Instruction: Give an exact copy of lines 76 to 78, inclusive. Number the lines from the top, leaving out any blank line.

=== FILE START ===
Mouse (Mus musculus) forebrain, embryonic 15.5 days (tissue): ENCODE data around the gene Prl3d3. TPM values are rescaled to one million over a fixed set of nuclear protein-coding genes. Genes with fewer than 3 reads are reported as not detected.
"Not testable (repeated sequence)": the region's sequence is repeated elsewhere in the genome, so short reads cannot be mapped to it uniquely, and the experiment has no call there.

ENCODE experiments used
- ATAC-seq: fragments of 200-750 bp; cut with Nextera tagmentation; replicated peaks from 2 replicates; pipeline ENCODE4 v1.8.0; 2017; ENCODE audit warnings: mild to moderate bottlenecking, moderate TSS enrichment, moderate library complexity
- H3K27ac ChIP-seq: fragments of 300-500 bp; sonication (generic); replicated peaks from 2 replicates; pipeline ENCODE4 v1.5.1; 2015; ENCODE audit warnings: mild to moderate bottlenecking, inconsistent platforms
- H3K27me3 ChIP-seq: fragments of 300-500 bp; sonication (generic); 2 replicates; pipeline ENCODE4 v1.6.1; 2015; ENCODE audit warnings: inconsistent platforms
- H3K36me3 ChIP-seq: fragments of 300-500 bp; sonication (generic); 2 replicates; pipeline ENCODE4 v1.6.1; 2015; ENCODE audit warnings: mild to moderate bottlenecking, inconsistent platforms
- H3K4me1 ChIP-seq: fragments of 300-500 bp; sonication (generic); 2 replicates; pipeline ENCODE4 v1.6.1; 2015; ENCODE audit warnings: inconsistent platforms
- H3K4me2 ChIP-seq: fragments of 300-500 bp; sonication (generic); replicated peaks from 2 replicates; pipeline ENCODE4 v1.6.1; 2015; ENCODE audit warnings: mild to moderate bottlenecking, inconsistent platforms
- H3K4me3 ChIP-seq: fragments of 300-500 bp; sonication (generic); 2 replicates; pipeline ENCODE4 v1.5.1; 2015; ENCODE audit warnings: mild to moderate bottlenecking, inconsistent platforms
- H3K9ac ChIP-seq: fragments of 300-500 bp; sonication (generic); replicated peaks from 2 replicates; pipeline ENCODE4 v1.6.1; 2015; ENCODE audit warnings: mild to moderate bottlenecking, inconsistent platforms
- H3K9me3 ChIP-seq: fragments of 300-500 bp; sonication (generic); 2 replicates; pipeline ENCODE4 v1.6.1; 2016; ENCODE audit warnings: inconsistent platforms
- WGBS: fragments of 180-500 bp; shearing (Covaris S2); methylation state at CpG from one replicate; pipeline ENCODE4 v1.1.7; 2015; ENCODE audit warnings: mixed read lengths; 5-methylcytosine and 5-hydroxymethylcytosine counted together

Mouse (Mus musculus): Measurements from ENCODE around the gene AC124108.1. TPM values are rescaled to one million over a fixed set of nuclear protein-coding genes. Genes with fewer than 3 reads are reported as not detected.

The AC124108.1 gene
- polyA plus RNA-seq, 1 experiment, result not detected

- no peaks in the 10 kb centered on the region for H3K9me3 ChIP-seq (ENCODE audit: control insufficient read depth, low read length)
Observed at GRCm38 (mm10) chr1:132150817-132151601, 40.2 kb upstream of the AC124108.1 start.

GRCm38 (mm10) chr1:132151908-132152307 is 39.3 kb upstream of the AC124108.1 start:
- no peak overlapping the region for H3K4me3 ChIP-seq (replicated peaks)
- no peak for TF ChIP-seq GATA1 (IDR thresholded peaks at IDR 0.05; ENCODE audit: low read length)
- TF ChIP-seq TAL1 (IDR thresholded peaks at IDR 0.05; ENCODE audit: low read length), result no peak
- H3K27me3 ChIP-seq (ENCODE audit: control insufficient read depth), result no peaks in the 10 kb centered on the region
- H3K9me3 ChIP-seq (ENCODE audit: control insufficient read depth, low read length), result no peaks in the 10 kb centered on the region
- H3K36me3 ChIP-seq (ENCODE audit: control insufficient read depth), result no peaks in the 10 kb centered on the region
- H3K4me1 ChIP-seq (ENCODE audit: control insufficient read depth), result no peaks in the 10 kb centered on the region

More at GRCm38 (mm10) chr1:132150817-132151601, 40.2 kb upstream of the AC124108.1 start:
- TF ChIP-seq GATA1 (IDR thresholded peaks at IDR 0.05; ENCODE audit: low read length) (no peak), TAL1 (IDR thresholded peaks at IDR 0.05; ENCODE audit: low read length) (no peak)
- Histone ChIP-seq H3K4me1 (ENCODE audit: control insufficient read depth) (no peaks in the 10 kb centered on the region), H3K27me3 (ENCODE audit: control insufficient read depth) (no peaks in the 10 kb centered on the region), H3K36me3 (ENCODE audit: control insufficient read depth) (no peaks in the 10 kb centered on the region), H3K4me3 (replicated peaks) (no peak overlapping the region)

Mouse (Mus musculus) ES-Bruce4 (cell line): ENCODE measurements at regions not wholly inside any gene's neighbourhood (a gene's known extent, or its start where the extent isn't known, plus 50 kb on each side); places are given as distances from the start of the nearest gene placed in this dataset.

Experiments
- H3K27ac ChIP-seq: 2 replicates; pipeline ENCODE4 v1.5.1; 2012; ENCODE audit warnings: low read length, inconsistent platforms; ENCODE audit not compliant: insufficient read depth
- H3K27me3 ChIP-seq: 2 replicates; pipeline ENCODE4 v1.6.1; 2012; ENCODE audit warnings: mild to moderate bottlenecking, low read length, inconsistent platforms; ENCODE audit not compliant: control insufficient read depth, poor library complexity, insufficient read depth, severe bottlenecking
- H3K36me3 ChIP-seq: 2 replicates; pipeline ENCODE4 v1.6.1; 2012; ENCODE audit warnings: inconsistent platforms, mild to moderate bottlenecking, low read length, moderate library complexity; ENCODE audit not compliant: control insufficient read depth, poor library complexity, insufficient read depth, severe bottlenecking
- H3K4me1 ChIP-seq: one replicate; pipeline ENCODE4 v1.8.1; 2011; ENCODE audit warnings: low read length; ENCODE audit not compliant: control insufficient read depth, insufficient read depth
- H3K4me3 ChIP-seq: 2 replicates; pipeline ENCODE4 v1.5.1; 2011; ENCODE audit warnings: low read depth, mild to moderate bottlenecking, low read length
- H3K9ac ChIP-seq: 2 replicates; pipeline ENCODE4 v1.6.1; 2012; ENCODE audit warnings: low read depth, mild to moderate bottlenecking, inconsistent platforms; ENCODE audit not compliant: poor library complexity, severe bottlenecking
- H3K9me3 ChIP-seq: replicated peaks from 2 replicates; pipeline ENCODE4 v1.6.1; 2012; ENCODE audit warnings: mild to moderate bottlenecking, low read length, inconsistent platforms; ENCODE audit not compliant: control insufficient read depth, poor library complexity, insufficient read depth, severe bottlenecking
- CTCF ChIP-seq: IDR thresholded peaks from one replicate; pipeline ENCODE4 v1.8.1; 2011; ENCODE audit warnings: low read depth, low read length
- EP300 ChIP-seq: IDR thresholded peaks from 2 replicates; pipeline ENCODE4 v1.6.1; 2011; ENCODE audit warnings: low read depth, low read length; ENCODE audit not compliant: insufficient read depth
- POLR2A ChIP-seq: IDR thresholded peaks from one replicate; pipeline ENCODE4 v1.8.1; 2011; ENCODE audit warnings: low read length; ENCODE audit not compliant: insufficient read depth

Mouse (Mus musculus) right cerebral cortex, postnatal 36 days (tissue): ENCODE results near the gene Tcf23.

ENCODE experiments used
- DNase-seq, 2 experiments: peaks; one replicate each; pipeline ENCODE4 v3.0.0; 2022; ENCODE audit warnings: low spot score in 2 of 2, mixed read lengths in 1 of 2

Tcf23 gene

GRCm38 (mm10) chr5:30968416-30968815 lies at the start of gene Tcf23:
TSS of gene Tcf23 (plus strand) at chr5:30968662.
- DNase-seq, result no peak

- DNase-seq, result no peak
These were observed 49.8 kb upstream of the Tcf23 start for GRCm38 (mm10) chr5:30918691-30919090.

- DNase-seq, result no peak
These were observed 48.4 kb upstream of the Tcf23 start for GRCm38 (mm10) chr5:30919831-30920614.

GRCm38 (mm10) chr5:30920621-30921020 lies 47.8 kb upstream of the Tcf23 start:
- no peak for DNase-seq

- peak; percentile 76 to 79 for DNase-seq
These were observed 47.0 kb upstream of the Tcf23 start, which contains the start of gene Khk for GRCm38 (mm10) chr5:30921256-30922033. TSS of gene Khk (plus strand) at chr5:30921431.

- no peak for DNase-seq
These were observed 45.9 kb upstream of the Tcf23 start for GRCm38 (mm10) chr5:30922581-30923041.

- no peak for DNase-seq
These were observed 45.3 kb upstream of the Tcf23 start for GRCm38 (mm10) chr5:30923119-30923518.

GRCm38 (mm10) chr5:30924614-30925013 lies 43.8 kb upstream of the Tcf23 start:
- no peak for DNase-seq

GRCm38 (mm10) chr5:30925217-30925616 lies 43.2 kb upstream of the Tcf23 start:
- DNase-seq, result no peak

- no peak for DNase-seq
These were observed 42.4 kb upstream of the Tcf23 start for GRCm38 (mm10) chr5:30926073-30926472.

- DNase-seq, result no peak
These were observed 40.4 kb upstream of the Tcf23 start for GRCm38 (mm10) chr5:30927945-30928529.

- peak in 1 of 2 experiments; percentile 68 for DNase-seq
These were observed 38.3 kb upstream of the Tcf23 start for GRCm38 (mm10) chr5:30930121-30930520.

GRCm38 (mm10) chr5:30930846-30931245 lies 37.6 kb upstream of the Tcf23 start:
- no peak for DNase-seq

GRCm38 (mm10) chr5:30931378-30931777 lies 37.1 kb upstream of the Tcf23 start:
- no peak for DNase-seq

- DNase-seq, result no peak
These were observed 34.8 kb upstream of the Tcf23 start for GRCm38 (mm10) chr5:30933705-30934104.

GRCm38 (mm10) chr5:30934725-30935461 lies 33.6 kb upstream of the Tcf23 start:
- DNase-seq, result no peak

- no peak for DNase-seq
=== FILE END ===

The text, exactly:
These were observed 34.8 kb upstream of the Tcf23 start for GRCm38 (mm10) chr5:30933705-30934104.

GRCm38 (mm10) chr5:30934725-30935461 lies 33.6 kb upstream of the Tcf23 start:
- DNase-seq, result no peak